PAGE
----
Garden Phlox’ are planted throughout Marco Díaz-Muñoz’ backyard at his home in East Lansing on Saturday, Feb. 3, 2024. In the summer of 2023, he found himself restless with less responsibilities teaching. He saw the beautiful plants at Horrocks Farm Market in East Lansing, which sparked a new passion of gardening to keep his mind off of the shooting and his hands busy. Gardening each day became a way to help heal from the tragedy. By springtime, Díaz-Muñoz hopes that his entire backyard will be filled with vibrant colors.

"Slowly, I started filling my days with waking up with the sun, a cup of coffee on the deck upstairs, and then looking down at the flowers and feeling excited about watering them and going to Horrocks to buy more and plant more," Díaz-Muñoz said. “That started bringing me a sense of purpose and a sense of peace. It was very therapeutic."

At the same time, Díaz-Muñoz continued therapy to address the trauma. He could not just shove it into a drawer and close it forever. Unaddressed trauma would resurface eventually, he said, and it would likely be worse.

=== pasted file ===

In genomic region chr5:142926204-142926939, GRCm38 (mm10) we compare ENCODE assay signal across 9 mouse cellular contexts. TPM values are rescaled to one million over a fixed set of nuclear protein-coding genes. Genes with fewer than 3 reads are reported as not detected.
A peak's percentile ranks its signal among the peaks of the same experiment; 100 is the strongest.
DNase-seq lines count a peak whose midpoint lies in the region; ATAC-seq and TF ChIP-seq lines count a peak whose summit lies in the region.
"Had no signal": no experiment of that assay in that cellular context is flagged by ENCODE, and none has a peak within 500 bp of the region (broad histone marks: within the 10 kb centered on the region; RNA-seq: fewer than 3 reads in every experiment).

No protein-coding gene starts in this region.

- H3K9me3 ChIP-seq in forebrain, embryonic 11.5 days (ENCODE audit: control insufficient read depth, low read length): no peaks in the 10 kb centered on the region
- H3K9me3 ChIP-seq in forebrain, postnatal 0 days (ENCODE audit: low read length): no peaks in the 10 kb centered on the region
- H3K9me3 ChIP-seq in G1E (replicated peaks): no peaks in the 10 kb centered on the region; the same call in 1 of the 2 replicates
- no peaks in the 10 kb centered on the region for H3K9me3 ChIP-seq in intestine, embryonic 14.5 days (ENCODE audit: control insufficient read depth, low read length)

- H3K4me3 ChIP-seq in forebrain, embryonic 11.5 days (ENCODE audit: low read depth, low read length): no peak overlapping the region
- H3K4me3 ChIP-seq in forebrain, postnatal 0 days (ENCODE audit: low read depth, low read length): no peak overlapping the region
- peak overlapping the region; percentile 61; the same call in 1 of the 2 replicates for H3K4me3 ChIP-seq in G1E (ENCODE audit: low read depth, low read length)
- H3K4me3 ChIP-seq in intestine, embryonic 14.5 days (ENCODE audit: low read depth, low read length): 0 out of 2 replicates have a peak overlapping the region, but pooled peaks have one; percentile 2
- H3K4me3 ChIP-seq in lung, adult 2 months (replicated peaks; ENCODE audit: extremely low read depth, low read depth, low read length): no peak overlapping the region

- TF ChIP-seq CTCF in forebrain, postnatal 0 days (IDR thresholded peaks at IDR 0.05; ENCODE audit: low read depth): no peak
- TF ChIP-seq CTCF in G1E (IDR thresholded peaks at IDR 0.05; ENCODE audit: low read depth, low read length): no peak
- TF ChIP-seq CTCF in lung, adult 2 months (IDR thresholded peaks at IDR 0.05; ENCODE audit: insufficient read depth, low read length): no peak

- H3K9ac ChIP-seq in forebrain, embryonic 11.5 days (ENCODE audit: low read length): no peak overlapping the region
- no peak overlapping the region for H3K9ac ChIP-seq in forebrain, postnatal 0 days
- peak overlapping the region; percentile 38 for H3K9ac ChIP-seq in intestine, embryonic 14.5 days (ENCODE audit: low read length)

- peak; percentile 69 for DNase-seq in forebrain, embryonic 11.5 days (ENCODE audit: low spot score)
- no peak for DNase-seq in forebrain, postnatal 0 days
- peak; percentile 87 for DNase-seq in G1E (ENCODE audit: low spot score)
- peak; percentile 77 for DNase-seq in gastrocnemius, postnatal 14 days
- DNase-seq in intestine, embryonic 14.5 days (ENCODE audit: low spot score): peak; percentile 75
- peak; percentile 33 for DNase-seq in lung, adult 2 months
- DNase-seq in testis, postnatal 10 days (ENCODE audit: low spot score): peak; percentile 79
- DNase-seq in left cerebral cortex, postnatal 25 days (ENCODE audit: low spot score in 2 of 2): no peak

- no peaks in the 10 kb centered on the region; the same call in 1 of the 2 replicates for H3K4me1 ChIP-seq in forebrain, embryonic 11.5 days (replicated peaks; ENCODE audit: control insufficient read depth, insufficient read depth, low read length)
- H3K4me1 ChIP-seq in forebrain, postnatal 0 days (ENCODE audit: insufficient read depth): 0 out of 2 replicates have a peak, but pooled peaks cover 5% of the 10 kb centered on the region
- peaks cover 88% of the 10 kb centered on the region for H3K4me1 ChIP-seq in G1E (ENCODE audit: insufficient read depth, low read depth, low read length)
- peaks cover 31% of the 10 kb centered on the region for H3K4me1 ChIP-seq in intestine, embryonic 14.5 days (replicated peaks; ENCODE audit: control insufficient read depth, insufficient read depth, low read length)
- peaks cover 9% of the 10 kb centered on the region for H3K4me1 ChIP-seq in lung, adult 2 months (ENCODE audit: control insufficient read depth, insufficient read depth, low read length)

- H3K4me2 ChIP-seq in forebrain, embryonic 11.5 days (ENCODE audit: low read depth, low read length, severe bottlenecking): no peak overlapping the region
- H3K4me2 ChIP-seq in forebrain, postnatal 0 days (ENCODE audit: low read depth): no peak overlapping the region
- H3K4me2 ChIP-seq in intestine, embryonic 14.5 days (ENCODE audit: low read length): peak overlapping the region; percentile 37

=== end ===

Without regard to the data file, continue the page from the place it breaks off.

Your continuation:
"That's why I'm going to therapy — to, once a week, open that drawer and address it," Díaz-Muñoz said. "At that time, in the summer, I kind of moved from a state of limbo and depression and fear to the joy of nature and gardening, and the sun."

While he taught an art class during the summer’s second session, Díaz-Muñoz also started thinking about a project he first envisioned years ago that was slated by the pandemic: taking his art students to Europe. 

He requested a sabbatical for fall semester and flew to Italy with his wife.  

There, he captured Italy’s art with over 6,000 photos. He planned to use the photos in his class to show artists' techniques. 

The search for art was how he found himself in so many churches. Díaz-Muñoz said he’s always held religion close, but his faith was strengthened after the shooting. Churches offered a space of retreat, a place for him to connect to something intangible. 

This connection to "something greater" kept him grounded as life devolved to chaos. After the shooting, when he said it felt like life had no meaning and he was all alone, faith was something to hold on to.